Tibetan Medicine Education center

The Tibetan new Year

18th February 2007, Tibetan New Year’s Day

Dear readers,
Through this Tibetan fire-boar New Year’s Day, my team and I wish the best of health and success to all of you, and especially to H.H. the Dalai Lama and the fellow Tibetan people inside and outside of Tibet.
The Tibetan New Year falls quite differently than that of the Gregorian calendar as it follows the lunar phase almanac. The red fire and blue boar colors of the year come from the Tibetan Astrology tradition and is a symbolic language for the prediction of the upcoming year. Here, the red and blue colors may look a bit like a conflictual year energy, but actually, this year could be better than the last.
However, the astrology horoscope also warns that the fire element sign of the coming year could contribute significantly to the global warming and that the year may provoke fever, infection and bile disorders. The fire element seems more powerful than the animal power of water, therefore bile increasing food and behaviors should be reduced to the minimum and essentials in order to keep a good health.


The Tibetan cultural and astrological science has developed two different New Year festivals, and three beginnings of the year related to agricultural, official and spiritual reasons based on two astrological systems, related to the lunar calendar.

The first New Year’s Day, called Shingpai losar or farmers’ New Year’s Day, falls on the first day of the eleventh Tibetan Month (in mid December on the western calendar). This month and day both belong to the Tiger sign animal of the month. They have the energy of the wood element and so bring spring season and its breaths. This tradition is based on elemental astrology (Jungtsi) and is celebrated mainly by Tibetan farmers and people from the Indian Himalayan countries, like Ladakhis, Nepali Tamang and Sherpas and Bhutanis. There is another story on this point: the Tibetan historical literatures recorded that the new year was set up by the Tibetan King Tri Ralpachen (806-841 A.D) who brought the New year forward by a month and celebrated it on the 11th month to deceive the Chinese military strategy and win the war against China. This has remained as a tradition until now.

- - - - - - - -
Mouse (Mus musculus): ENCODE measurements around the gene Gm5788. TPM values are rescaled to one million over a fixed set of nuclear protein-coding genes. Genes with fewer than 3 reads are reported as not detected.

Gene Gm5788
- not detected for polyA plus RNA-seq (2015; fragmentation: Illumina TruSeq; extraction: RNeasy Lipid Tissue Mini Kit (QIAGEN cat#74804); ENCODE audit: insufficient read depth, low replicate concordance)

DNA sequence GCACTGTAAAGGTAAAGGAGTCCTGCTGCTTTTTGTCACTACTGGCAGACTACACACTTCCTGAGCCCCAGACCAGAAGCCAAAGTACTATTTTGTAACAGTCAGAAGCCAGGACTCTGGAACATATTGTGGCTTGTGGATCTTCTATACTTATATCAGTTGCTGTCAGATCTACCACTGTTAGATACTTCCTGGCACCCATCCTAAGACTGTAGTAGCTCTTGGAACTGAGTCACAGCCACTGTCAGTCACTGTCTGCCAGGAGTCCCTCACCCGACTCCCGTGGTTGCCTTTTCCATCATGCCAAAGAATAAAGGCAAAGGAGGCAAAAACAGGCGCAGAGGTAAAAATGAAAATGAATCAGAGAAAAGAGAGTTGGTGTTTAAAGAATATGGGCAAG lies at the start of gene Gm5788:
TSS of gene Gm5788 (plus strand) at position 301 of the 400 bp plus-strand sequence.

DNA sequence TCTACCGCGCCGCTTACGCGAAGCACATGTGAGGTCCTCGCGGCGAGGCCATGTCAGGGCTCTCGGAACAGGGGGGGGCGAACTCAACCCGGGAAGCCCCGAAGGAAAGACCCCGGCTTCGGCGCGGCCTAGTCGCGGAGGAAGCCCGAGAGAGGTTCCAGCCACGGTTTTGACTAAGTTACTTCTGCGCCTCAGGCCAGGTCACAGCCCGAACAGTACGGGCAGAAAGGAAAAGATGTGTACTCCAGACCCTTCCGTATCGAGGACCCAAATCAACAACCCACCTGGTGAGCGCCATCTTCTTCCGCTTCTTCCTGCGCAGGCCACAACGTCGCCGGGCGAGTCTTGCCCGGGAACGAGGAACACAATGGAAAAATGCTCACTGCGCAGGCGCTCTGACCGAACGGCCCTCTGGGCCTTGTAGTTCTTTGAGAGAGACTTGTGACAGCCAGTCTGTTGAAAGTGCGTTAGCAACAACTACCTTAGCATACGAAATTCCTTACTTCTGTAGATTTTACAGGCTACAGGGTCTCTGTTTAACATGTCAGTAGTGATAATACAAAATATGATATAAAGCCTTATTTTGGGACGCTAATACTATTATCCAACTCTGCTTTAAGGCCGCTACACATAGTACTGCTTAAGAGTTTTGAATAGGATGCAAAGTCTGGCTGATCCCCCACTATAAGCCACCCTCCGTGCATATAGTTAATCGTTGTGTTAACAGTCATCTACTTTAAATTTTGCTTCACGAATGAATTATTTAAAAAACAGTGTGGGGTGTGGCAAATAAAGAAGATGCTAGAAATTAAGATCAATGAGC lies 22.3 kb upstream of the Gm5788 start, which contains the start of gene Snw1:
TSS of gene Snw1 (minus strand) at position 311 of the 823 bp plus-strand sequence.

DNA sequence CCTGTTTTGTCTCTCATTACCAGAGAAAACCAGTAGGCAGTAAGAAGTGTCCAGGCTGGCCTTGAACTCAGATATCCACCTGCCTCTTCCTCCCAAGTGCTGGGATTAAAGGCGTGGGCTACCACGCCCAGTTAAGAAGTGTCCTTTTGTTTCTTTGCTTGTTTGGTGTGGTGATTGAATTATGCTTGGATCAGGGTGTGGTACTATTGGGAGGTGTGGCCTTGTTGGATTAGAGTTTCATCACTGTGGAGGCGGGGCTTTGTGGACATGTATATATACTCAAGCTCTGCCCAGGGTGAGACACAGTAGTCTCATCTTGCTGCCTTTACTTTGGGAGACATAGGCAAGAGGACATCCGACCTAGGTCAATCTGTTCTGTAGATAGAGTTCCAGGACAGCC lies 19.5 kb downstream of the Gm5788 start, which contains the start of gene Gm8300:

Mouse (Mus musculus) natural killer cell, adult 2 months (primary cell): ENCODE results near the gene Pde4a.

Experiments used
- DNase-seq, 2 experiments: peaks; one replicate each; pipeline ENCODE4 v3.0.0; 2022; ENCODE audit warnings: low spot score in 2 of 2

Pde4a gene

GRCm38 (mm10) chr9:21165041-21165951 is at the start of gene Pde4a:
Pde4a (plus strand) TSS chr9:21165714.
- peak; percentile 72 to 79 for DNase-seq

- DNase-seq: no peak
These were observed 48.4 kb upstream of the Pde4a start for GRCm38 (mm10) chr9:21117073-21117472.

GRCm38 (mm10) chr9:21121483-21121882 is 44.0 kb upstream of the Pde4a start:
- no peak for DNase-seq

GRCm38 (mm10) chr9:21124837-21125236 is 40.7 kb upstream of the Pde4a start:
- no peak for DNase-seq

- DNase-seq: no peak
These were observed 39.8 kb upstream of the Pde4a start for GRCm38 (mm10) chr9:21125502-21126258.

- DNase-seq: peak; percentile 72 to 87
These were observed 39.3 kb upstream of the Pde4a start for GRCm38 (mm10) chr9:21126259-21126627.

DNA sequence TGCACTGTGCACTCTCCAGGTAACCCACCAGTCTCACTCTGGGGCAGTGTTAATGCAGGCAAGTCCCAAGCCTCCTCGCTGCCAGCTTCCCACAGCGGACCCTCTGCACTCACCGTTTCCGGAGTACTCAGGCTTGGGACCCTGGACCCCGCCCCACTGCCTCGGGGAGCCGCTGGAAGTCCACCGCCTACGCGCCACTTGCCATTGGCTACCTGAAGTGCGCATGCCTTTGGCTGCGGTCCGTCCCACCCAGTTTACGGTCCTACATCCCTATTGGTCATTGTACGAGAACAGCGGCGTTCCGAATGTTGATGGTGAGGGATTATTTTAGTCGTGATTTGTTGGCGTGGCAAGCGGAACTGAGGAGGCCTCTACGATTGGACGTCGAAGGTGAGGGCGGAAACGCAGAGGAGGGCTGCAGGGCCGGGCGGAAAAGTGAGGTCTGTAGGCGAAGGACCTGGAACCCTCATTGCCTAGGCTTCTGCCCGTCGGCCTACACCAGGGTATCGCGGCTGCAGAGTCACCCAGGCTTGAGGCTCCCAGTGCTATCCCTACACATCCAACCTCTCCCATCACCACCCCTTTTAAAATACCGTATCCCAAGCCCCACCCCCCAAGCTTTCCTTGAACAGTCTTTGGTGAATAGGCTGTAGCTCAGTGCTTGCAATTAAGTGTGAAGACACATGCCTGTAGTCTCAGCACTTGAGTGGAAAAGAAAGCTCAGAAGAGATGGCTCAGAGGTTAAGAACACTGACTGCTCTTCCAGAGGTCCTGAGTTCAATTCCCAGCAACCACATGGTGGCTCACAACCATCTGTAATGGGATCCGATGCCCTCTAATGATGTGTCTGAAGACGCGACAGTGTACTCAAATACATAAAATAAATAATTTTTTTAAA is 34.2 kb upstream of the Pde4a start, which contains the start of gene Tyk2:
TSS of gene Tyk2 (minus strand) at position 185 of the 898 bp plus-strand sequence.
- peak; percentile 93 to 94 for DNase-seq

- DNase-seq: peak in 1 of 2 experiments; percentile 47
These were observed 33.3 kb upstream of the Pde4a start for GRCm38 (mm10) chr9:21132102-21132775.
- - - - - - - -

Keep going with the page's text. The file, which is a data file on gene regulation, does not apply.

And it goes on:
The second New Year’s Day is celebrated on the first day of the first month of the Tibetan year. Generally this New Year falls between the end of February and middle of March in the western calendar. This is the public and Tibetan Royal official New Year’s Day that is celebrated in all Tibetan societies. It is ‘Royal New Year‘ as well as the Tibetan Medicine New Year. It is considered as the beginning of the spring season.

The third New Year’s Day has a Buddhist spiritual origin, and is purely based on the Kalachakra astrology concept. It is not popular and is generally not celebrated by common people. But astrologers keep this old calendar tradition, which starts from the third month of the Tibetan year (around April in western calendar) where Buddha expounded the Kalachakra tantra.

Tibetan astrologers have combined all these calendars into one almanac to be able to use each calendar systems without conflict and confusion.
Astrology is a part of Tibetan medicine, and Tibetan physicians learn this science and its concept and practice. It is an essential supplement for the better understanding of the complete system of gross and subtle body and psycho-humoral body/mind concept transformations.

Dr. Pasang Yonten Arya T. Sherpa
Director of New Yuthok Institute for Tibetan Medicine, Italy
Former professor and principal of the “Mentseekhang” (Tibetan Medical College) of Dharamsala, India.